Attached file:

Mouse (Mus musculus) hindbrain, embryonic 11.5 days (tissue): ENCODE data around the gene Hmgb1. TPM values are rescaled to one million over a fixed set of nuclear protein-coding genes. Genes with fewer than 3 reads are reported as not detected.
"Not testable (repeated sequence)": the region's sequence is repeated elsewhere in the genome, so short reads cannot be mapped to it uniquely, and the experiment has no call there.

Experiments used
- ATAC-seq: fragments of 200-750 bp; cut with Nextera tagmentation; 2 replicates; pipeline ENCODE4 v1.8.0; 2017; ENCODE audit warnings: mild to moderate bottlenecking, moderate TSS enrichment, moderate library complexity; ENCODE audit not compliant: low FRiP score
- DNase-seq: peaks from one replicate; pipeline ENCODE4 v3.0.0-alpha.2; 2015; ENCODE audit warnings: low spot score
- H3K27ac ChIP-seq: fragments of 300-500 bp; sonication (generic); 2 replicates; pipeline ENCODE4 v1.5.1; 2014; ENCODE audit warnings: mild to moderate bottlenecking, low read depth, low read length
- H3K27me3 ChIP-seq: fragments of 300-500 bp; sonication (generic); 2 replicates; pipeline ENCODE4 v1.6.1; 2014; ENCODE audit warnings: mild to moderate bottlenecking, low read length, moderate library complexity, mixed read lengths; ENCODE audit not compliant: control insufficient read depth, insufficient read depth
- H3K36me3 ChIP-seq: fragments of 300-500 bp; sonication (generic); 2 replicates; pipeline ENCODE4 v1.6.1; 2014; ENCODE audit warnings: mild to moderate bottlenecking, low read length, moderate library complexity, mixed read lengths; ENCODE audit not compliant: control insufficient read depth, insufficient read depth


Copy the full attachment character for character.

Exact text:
Mouse (Mus musculus) hindbrain, embryonic 11.5 days (tissue): ENCODE data around the gene Hmgb1. TPM values are rescaled to one million over a fixed set of nuclear protein-coding genes. Genes with fewer than 3 reads are reported as not detected.
"Not testable (repeated sequence)": the region's sequence is repeated elsewhere in the genome, so short reads cannot be mapped to it uniquely, and the experiment has no call there.

Experiments used
- ATAC-seq: fragments of 200-750 bp; cut with Nextera tagmentation; 2 replicates; pipeline ENCODE4 v1.8.0; 2017; ENCODE audit warnings: mild to moderate bottlenecking, moderate TSS enrichment, moderate library complexity; ENCODE audit not compliant: low FRiP score
- DNase-seq: peaks from one replicate; pipeline ENCODE4 v3.0.0-alpha.2; 2015; ENCODE audit warnings: low spot score
- H3K27ac ChIP-seq: fragments of 300-500 bp; sonication (generic); 2 replicates; pipeline ENCODE4 v1.5.1; 2014; ENCODE audit warnings: mild to moderate bottlenecking, low read depth, low read length
- H3K27me3 ChIP-seq: fragments of 300-500 bp; sonication (generic); 2 replicates; pipeline ENCODE4 v1.6.1; 2014; ENCODE audit warnings: mild to moderate bottlenecking, low read length, moderate library complexity, mixed read lengths; ENCODE audit not compliant: control insufficient read depth, insufficient read depth
- H3K36me3 ChIP-seq: fragments of 300-500 bp; sonication (generic); 2 replicates; pipeline ENCODE4 v1.6.1; 2014; ENCODE audit warnings: mild to moderate bottlenecking, low read length, moderate library complexity, mixed read lengths; ENCODE audit not compliant: control insufficient read depth, insufficient read depth